Had I started a blog when we first moved to Panama, I would have called it “Livin’ Wide”. Not “Large”, not “Long”, not “Wild”. “Wide” meaning just branching out, experiencing everything, taking it all in. But, as it was, I started the blog in the Patagonia region of Chile, and the nearest town was Futaleufu, and I could not pass on that name. Futalandia it was, and is. That experience, in Patagonia, in Futaleufu, epitomizes the experience of being an adventurer in the sense that you don’t know what is waiting for you. Not at the next corner, the next day or the next moment.
Futalandia is the state of vertigo mixed with pleasure and dread. I learned living “wide” in Patagonia, yet I realize now that kindergarten started in Panama. It just wasn’t as harsh here. There were not stinging slaps on the wrists, no time-outs, no notes home to parents. Panama is more kind, a little more forgiving. The bitter winters don’t rush down and crush you; you have a chance to make mistakes.
In Patagonia, a mistake could mean serious consequences…your limbs, a digit, your life, or more importantly, your self-respect. I know. Patagonia humiliated me, but...I love her still. So I wonder why…why do I miss it? Panama has beauty so stunning it’s mind-boggling. The country people are incredible in their resourcefulness and graciousness. Sticks turn into trees and birds the colors of balloons swoop over the starkest towns and pueblos. It’s a lovely place, and I LOVE it dearly.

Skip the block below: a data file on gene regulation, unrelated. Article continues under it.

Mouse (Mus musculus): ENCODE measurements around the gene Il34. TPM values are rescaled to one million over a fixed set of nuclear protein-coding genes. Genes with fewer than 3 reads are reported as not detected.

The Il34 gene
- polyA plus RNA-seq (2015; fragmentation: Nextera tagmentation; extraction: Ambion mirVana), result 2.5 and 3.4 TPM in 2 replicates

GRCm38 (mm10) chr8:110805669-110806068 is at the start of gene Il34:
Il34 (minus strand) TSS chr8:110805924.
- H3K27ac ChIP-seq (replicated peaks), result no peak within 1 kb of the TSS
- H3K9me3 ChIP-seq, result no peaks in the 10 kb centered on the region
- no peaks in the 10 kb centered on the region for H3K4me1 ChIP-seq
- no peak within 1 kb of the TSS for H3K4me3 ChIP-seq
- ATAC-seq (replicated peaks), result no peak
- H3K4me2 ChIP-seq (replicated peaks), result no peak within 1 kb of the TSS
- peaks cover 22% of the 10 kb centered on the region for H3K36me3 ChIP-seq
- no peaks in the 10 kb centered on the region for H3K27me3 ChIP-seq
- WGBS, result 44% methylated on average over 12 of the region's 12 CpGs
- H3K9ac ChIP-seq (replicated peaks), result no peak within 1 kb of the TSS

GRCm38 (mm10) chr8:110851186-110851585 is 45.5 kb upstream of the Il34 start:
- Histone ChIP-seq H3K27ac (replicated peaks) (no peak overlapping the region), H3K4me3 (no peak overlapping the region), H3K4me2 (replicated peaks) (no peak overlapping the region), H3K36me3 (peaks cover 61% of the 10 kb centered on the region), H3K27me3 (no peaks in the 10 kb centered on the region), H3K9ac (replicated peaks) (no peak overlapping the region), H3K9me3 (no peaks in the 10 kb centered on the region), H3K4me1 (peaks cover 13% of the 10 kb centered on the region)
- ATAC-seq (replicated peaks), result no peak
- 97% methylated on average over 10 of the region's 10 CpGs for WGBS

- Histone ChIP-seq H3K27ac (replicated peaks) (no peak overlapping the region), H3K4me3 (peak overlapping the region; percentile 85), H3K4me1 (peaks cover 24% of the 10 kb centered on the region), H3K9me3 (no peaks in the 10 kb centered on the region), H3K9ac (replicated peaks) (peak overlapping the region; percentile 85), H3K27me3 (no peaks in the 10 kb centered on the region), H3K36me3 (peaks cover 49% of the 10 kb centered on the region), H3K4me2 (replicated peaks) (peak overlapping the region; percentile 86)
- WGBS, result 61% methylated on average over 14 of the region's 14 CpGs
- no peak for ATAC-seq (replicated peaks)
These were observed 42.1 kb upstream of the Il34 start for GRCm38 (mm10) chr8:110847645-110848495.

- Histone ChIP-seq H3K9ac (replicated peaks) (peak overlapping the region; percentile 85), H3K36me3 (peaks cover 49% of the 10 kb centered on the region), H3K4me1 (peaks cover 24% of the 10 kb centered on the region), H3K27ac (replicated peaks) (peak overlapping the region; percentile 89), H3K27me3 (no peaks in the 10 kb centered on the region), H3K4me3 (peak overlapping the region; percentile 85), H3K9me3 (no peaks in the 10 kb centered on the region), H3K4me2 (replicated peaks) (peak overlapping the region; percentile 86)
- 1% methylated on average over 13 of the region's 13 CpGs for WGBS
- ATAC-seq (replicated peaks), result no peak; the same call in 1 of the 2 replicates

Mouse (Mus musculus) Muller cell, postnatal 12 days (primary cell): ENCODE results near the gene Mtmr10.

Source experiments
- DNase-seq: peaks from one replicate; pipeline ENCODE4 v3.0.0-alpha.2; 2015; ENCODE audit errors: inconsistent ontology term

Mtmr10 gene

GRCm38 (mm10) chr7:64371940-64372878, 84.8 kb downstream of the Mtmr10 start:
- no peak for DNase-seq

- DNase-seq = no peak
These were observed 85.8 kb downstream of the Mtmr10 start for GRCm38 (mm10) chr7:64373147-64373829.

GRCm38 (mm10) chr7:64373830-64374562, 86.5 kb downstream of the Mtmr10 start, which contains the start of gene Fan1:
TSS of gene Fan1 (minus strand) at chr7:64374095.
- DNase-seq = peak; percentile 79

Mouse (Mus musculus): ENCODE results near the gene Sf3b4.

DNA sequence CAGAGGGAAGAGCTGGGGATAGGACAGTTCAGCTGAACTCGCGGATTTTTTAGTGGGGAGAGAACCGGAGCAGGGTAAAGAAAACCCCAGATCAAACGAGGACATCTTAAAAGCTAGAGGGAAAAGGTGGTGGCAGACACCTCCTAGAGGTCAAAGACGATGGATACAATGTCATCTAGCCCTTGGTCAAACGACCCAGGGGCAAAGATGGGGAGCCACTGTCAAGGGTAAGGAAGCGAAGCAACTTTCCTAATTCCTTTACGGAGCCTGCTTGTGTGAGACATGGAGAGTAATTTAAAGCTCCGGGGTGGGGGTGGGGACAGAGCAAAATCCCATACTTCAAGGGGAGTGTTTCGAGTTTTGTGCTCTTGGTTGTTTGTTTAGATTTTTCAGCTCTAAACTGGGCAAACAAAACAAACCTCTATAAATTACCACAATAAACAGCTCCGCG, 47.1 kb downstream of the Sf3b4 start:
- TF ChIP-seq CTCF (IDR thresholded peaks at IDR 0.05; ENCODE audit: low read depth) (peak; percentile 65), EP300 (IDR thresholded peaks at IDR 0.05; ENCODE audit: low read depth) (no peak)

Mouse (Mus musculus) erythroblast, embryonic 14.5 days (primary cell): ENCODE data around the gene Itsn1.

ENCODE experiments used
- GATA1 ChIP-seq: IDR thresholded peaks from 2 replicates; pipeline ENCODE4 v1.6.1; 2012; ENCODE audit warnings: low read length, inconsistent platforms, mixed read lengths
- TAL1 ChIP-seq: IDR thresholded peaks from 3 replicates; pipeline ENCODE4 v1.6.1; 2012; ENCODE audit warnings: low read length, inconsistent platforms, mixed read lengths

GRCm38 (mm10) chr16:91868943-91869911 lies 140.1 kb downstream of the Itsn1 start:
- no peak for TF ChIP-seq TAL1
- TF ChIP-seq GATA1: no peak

I think the reason I miss Patagonia is the people. Against all odds, with the most harsh and beautiful landscapes on earth, they thrive with gusto. I think that when you feel most vulnerable, you also feel most alive. And I felt vulnerable in Patagonia. In Panama I feel comfortable. Content. It’s easy here.
Someone once asked me to write about why we chose Chile once over Panama. I was offered a few bottles of fine Chilean wine…nothing to pass over lightly with the nearest town hours away. But, I said, I can’t. We didn’t choose Chile over Panama. It's Apples and Oranges.
And it makes a great fruit salad.
[Weekly Review ] | Weekly Review, by Jacob Rosenberg
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